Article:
The Frigidaire FPEF3077QF also comes with a meat probe that connects to a receptacle on the left side of the oven. However, you can't use the oven's broil setting with the probe, which could be limiting. Frigidaire also instructs you to connect the probe before you actually turn on the oven, so your food will start cooking while the oven preheats to the correct temperature. (There is a PowerPlus Preheat feature that is supposed to cut down on your preheating time, and you can use that setting with the probe.)
Some of the Frigidaire's most basic features will be lost in a real-world kitchen. Like the Frigidaire FPEF3077QF's gas counterpart,, the faint blue indicator lights on the range's back panel are hard to distinguish at certain angles. The alert chimes are also far too quiet to hear beyond a few feet away. I don't need an oven with blaring alarms or flashing lights, but I need alerts that won't disappear in the regular chaos of a home kitchen.
The cooktop lags, but the oven impresses
A battery of boil, broil and bake tests revealed a couple of hard truths about the Frigidaire FPEF3077QF: the cooktop delivers lackluster cooking times, but the oven's consistency makes a couple of steps toward this range's redemption.
Let's start with the cooktop.
The Frigidaire FPEF3077QF lagged behind similar electric, smooth-top ovens. Both the Frigidaire and the Whirlpool WFE720H0AS0, for example, have 3,000-watt large burners, but the Whirlpool boiled a large pot of water nearly two minutes faster. And the Frigidaire also has 1,200-watt 6-inch burners, but the LG LRE3027ST with the same power output on the same size burner boiled water more than three minutes faster. Since I use small burner boiling for tasks like cooking eggs, this would be a problem in my kitchen.
The star of the Frigidaire FPEF3077QF show is the oven. Even though the oven-broiled hamburgers slower than other ovens, the burgers came out with a slight char on the exterior and remained juicy on the inside.
If you can't get to a grill, this option isn't a bad idea if you have a little time and a lot of hamburgers.
I also baked dozens of biscuits, a favorite test subject in the CNET test kitchen. I baked two sheets of 12 biscuits (24 total per test) on both traditional and convection baking modes at 450 degrees for 9 minutes. Quick primer on traditional versus convection: traditional ovens rely on a heat element, whereas convection baking uses a fan to continuously blow hot air throughout the oven cavity and, in theory, create a more even baking environment that cooks food quicker. In traditional baking mode, the biscuits on the bottom rack were ever-so-slightly lighter than the biscuits on top, but the baking was very even across each sheet.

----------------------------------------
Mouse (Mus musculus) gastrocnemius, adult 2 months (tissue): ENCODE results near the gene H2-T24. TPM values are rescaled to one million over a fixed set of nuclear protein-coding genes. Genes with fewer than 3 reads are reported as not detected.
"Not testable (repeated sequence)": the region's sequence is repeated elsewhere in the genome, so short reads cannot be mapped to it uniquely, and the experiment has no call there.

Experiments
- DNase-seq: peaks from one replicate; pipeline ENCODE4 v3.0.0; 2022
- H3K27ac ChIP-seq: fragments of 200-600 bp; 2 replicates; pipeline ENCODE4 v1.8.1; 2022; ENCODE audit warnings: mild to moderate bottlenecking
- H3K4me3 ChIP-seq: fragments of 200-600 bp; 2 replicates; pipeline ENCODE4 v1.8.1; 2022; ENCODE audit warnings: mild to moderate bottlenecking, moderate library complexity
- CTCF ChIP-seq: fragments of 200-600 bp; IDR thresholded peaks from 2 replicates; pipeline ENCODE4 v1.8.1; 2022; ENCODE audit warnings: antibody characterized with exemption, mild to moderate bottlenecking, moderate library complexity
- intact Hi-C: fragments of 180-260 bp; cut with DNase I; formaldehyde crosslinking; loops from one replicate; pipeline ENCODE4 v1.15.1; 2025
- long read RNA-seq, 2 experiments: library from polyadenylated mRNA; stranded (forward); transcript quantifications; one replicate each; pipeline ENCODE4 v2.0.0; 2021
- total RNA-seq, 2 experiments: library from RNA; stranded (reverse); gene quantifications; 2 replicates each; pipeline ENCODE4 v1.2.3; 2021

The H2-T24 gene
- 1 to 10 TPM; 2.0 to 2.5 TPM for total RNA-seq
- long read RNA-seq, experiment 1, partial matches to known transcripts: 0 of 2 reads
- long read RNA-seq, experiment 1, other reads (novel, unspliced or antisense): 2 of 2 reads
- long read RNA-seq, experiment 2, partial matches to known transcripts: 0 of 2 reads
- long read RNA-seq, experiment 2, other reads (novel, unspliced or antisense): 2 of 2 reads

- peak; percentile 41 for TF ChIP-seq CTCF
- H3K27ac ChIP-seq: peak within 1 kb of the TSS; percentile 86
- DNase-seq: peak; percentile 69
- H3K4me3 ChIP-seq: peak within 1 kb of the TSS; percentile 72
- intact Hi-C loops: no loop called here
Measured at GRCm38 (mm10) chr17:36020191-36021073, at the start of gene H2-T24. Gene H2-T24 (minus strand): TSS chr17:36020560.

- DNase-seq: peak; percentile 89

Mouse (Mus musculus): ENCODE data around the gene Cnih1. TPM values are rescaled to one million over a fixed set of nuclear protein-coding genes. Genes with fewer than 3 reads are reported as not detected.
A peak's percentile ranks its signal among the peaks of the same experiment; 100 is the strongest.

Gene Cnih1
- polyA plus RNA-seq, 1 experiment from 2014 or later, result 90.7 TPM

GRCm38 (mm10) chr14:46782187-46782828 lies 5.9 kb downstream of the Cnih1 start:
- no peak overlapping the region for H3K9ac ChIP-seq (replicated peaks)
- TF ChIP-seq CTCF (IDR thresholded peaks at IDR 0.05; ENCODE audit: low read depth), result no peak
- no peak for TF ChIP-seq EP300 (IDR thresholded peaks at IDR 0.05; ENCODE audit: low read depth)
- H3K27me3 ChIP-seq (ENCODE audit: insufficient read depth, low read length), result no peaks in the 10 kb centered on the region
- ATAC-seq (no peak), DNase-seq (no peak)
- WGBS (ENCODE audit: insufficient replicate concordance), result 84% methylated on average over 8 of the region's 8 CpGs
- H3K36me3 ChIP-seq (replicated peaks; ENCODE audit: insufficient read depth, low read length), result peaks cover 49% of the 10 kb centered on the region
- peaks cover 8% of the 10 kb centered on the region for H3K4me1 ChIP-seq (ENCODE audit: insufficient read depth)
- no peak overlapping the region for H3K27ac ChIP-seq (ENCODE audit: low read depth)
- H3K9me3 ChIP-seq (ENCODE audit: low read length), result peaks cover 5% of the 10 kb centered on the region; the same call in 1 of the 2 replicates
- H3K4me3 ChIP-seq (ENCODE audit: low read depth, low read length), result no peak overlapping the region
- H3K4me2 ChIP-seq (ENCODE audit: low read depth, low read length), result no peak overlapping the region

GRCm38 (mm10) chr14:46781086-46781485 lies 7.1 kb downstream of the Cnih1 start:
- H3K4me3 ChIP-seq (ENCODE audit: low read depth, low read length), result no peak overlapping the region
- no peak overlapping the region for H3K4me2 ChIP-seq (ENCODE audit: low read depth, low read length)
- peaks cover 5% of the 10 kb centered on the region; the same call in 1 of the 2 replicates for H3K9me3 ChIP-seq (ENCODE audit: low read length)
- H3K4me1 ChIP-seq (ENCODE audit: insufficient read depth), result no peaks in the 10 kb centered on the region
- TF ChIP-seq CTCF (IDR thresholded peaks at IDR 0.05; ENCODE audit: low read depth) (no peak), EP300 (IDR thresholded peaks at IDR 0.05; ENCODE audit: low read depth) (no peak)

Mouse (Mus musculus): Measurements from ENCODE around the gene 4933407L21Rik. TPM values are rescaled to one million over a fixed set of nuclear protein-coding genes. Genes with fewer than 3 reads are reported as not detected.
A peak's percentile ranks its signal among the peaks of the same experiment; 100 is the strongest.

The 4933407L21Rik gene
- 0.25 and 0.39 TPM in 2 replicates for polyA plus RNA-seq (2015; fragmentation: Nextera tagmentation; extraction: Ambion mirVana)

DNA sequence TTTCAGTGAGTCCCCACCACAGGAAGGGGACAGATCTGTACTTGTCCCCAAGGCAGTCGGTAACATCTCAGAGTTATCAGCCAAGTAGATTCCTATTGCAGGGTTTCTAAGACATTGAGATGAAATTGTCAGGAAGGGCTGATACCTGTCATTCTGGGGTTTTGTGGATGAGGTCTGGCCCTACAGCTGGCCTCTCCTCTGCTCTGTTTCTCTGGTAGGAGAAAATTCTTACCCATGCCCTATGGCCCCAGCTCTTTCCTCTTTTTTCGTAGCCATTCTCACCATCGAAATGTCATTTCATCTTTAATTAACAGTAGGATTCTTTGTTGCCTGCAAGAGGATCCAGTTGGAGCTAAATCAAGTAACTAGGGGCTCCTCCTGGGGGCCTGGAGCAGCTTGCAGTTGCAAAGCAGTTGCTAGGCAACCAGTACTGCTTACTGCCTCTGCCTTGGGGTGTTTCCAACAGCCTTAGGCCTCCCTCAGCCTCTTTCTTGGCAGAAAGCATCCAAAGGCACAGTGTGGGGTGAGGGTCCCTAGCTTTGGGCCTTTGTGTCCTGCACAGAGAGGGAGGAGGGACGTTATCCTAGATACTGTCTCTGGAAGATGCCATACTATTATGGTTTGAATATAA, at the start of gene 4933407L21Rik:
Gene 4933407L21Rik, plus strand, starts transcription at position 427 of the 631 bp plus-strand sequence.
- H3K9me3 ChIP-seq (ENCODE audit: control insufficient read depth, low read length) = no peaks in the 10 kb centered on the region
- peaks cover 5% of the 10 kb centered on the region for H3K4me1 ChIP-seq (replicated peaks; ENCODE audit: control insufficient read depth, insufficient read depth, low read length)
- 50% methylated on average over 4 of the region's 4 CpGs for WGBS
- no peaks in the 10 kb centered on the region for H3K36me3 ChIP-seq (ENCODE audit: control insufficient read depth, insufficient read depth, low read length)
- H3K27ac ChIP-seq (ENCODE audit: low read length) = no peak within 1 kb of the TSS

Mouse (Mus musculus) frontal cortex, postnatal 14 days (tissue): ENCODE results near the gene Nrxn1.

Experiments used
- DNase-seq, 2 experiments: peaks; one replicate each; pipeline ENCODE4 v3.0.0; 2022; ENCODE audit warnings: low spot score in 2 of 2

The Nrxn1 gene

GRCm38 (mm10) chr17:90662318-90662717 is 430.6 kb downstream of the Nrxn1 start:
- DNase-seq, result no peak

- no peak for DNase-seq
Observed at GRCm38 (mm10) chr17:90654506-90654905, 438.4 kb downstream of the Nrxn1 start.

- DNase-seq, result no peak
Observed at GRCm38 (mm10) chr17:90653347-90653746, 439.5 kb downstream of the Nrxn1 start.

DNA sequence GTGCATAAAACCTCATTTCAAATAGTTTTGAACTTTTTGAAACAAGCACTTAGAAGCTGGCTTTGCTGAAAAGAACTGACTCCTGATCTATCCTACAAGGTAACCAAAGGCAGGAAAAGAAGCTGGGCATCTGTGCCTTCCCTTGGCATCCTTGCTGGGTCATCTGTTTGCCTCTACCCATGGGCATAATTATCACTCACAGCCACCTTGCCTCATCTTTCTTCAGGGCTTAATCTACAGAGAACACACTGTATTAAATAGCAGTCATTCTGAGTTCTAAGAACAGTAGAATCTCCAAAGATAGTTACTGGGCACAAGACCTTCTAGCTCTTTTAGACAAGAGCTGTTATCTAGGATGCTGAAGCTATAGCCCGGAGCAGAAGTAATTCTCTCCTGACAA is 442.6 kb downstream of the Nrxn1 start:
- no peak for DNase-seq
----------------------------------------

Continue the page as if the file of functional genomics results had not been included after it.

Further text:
The two sheets of biscuits were more identical to one another in convection baking mode. However, many of the biscuits in convection mode were also noticeably darker than their traditionally baked counterparts. I used the Frigidaire FPEF3077QF's auto-convert feature, which lowers the baking temperature as appropriate for convection baking (since food cooks faster, you need less time and a lower temperature). In actual use, I would just bake things for a minute or two less in convection mode.
I got a little bleary-eyed after baking so many biscuits, so I took a chicken for a spin in the Frigidaire FPEF3077QF. And by spin, I mean that I cooked the chicken on convection roast mode at 425 degrees for about an hour.
The chicken roasted to an even golden brown. The meat was moist, and the skin, though not crisp, had a little bit of a smoky flavor. In short, it was delicious. I give all credit to the convection roast mode.
I wanted more from the Frigidaire FPEF3077QF, especially when it came to the cooktop. For $1,599, there were too many kinks with the cooking surface, knobs, the lights and chimes to make such a large purchase worthwhile. There are better options that provide the same capabilities for a lot less money, such as the GE JB690SFSS for $900 or the for $1,249.